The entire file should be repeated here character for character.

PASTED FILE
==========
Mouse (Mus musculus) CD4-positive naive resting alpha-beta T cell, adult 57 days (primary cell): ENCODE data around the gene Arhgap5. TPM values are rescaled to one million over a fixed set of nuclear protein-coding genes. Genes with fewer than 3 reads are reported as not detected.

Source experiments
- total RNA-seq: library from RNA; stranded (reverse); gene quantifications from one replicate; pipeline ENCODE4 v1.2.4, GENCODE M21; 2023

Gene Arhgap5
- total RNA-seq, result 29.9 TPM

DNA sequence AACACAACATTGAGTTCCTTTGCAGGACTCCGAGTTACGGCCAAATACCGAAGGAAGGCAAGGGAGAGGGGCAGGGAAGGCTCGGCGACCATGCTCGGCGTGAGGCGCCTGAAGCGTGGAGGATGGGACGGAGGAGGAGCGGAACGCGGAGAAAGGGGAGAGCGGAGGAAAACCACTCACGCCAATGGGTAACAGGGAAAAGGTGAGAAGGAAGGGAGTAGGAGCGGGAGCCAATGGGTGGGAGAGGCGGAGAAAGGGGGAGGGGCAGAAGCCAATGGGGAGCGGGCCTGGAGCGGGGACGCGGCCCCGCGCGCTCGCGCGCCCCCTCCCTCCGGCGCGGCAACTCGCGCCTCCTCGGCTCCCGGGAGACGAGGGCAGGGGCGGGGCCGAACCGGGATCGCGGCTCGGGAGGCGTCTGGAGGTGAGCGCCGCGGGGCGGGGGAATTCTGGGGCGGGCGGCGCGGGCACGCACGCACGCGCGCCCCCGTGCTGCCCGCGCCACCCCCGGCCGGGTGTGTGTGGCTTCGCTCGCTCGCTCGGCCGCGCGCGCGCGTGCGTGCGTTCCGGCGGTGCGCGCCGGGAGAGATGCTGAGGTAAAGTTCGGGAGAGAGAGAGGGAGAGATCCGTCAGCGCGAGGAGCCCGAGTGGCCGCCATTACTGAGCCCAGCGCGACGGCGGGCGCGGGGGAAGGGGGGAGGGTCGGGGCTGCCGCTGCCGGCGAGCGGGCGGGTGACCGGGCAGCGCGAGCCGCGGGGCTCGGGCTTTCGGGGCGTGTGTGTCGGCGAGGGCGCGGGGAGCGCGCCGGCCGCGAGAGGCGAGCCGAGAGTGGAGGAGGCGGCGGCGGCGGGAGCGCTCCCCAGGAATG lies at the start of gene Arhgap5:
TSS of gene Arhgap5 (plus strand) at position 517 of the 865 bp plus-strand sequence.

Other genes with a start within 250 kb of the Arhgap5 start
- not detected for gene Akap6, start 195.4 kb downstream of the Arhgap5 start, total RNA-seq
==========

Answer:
Mouse (Mus musculus) CD4-positive naive resting alpha-beta T cell, adult 57 days (primary cell): ENCODE data around the gene Arhgap5. TPM values are rescaled to one million over a fixed set of nuclear protein-coding genes. Genes with fewer than 3 reads are reported as not detected.

Source experiments
- total RNA-seq: library from RNA; stranded (reverse); gene quantifications from one replicate; pipeline ENCODE4 v1.2.4, GENCODE M21; 2023

Gene Arhgap5
- total RNA-seq, result 29.9 TPM

DNA sequence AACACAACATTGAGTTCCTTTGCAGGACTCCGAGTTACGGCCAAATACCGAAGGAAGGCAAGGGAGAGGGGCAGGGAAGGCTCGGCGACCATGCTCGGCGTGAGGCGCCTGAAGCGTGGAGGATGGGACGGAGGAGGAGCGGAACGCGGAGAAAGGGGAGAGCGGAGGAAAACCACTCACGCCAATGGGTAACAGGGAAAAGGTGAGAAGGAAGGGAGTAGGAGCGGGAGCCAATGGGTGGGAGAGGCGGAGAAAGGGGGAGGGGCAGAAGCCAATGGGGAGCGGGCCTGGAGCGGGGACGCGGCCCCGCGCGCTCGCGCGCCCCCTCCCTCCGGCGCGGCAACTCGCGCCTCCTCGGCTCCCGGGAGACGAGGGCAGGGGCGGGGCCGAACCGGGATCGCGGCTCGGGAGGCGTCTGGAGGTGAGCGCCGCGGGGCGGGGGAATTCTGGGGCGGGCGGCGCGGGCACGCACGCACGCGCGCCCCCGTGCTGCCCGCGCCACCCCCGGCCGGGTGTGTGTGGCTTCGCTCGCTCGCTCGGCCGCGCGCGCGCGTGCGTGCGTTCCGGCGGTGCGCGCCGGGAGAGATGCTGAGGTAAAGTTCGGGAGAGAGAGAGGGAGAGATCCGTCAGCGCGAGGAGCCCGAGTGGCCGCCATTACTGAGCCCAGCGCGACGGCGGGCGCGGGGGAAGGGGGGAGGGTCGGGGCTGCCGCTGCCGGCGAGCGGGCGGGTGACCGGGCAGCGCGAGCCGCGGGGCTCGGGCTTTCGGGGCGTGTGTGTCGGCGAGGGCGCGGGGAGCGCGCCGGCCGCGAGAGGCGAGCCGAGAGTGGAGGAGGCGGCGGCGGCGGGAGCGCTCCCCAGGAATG lies at the start of gene Arhgap5:
TSS of gene Arhgap5 (plus strand) at position 517 of the 865 bp plus-strand sequence.

Other genes with a start within 250 kb of the Arhgap5 start
- not detected for gene Akap6, start 195.4 kb downstream of the Arhgap5 start, total RNA-seq